Elon Musk is the king of controversy, and he has stirred yet another one. He recently tweeted in reply to a user’s post and said Japan would “eventually cease to exist” without a higher birthrate.
The billionaire tweeted, “At risk of stating the obvious, unless something changes to cause the birth rate to exceed the death rate, Japan will eventually cease to exist. This would be a great loss for the world.”
Musk’s tweet has set off a flood of sarcasm and anger, with people asking what is the point behind this tweet to others agreeing with the Tesla CEO.
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Others pointed out that low birth rates are a problem in many countries, including Germany, where Tesla recently constructed a new facility, and that Japan was simply being affected first.
So what is happening in Japan?
In 2021, for the 11th consecutive year, the country has faced a steady decline in its population.
As of October 1, the country’s population stood at 125.5 million, down 644,000 from a year earlier. While there were 831,000 births in Japan in 2021, there were also 1.44 million deaths.
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Japan’s Ministry of Internal Affairs and Communications, says that this reduction was the largest since comparable data became available in 1950, reports Kyodo News.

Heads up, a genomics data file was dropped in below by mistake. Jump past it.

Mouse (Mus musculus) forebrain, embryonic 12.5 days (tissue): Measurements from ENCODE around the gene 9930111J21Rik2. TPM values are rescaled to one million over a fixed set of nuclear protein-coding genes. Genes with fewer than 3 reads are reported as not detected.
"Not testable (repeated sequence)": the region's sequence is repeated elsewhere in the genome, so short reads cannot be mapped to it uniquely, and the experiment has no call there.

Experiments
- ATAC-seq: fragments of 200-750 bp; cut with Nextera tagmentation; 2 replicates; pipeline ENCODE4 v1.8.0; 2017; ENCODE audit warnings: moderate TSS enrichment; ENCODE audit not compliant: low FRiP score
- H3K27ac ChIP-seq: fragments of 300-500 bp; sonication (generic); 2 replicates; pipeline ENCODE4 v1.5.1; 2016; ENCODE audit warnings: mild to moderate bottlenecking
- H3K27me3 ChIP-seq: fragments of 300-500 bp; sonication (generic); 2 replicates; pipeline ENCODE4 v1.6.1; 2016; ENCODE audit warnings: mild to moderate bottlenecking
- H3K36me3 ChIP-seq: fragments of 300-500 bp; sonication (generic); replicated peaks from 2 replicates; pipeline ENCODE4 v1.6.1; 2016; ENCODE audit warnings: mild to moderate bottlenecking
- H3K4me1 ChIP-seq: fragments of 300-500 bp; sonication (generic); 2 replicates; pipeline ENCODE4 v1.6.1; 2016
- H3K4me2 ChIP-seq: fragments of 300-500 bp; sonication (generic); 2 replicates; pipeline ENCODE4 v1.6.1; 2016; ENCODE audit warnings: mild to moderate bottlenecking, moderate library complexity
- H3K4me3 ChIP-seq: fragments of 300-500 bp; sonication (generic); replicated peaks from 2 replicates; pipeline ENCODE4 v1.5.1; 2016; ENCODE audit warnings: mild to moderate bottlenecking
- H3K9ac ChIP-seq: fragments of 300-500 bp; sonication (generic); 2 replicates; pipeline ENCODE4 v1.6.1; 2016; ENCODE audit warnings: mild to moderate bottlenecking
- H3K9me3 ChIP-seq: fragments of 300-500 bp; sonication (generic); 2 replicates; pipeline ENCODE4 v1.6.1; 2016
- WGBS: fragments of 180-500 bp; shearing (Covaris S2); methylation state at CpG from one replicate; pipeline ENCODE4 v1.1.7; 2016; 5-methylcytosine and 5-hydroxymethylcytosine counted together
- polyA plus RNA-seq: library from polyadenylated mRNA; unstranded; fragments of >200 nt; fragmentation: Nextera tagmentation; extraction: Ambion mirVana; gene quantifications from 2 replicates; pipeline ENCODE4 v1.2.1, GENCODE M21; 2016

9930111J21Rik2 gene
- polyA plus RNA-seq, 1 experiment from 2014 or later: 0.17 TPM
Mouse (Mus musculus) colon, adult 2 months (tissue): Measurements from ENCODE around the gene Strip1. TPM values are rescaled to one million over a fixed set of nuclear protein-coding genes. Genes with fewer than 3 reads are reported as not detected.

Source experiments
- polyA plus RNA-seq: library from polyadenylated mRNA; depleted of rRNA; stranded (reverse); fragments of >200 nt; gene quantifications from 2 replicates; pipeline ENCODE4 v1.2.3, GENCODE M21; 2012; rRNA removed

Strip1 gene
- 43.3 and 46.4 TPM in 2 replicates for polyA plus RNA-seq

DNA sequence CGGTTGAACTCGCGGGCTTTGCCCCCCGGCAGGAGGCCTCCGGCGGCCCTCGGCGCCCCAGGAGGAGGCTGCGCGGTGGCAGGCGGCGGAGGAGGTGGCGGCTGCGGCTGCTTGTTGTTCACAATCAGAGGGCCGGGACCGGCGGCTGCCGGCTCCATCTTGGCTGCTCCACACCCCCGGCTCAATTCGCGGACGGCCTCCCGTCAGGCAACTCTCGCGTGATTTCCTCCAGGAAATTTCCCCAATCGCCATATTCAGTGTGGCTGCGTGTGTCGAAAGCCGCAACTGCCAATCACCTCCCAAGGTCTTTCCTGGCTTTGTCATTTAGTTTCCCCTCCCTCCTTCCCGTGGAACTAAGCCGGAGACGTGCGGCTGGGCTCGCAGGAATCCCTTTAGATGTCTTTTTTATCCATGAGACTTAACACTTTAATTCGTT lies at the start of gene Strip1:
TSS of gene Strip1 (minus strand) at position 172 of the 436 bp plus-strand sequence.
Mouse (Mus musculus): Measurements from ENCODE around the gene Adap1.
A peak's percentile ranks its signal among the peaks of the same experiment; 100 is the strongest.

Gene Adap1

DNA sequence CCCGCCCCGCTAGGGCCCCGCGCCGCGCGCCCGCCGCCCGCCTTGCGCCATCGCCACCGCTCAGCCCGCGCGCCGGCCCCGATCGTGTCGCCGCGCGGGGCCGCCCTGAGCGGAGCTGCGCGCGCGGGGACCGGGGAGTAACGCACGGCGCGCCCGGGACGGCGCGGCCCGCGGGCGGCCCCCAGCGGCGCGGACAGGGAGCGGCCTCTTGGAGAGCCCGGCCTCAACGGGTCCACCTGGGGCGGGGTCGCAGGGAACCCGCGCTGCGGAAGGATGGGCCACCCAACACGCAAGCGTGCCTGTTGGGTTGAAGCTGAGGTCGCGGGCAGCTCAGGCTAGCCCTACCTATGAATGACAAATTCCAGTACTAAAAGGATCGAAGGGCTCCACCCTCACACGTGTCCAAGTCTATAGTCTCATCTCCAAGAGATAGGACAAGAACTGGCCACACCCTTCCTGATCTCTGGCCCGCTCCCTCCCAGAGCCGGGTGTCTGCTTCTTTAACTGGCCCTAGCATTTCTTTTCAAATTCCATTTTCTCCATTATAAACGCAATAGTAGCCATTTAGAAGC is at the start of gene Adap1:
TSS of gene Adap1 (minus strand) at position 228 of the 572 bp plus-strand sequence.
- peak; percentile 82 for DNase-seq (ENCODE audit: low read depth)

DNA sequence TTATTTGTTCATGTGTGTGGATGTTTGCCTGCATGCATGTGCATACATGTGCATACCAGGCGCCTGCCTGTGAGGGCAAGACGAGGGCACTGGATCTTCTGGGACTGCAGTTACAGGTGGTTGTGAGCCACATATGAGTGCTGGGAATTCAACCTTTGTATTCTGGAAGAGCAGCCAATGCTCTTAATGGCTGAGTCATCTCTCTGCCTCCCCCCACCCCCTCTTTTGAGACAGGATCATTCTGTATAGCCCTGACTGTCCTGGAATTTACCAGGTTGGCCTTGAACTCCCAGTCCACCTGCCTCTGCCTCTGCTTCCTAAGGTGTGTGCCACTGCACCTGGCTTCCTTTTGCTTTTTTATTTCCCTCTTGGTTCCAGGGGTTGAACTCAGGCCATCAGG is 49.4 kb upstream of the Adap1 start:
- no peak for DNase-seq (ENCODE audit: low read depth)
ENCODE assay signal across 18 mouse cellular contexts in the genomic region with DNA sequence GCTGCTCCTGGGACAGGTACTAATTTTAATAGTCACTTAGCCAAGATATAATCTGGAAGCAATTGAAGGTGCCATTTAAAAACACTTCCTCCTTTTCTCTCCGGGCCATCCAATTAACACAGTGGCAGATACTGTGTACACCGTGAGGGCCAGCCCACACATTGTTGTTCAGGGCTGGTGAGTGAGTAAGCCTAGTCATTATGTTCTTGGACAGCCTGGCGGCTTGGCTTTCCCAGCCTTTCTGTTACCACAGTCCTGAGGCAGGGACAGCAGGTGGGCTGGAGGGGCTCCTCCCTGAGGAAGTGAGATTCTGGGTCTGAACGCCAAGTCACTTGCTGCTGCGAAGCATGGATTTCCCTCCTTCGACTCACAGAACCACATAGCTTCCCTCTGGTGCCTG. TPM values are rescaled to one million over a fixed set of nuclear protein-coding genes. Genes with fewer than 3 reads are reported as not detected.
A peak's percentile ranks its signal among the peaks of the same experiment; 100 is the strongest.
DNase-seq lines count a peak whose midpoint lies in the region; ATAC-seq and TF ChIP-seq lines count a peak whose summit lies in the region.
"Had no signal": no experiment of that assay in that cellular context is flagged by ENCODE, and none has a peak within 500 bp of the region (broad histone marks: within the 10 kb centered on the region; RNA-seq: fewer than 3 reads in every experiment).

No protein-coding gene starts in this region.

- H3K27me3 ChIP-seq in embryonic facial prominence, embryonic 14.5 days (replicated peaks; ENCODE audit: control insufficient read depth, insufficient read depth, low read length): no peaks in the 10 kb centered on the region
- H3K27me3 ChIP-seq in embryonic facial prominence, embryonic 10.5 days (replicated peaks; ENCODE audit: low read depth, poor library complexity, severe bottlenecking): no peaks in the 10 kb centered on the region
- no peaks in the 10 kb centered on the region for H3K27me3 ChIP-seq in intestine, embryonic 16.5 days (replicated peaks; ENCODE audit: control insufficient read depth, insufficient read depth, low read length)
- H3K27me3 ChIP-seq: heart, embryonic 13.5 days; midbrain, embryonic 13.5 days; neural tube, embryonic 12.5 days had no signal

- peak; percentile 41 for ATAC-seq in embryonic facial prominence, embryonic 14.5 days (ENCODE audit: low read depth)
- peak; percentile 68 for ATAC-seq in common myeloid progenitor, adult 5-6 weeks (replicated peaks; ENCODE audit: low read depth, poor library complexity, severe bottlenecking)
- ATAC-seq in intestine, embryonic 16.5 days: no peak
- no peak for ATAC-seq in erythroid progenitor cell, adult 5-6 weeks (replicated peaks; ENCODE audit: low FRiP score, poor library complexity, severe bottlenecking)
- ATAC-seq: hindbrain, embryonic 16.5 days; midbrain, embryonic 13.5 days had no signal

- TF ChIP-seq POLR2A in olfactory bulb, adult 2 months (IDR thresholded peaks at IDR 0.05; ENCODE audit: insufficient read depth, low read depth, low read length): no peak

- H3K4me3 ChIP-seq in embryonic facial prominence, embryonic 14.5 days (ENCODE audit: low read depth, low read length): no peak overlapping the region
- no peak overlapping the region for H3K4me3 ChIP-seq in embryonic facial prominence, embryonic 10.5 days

What is behind this population decline?
Japan is dealing with two problems: a shrinking workforce and an ageing population.
While the rate of decline has slowed in recent years, thanks to an increase in foreign employees arriving under a more liberal visa system, coronavirus has had a detrimental impact, preventing firms facing labour shortages from hiring foreign workers.
What does a declining population do to a country?
A community with a higher proportion of senior citizens can be less appealing to businesses. Business owners face a shortage of qualified workers, while the country’s economy suffers without foreign businesses.
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However, as many users pointed out in reply to Musk’s tweet, Japan isn’t alone in facing this problem, countries like Germany, Bulgaria, Italy etc. too are falling prey to this problem.
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(With inputs from agencies)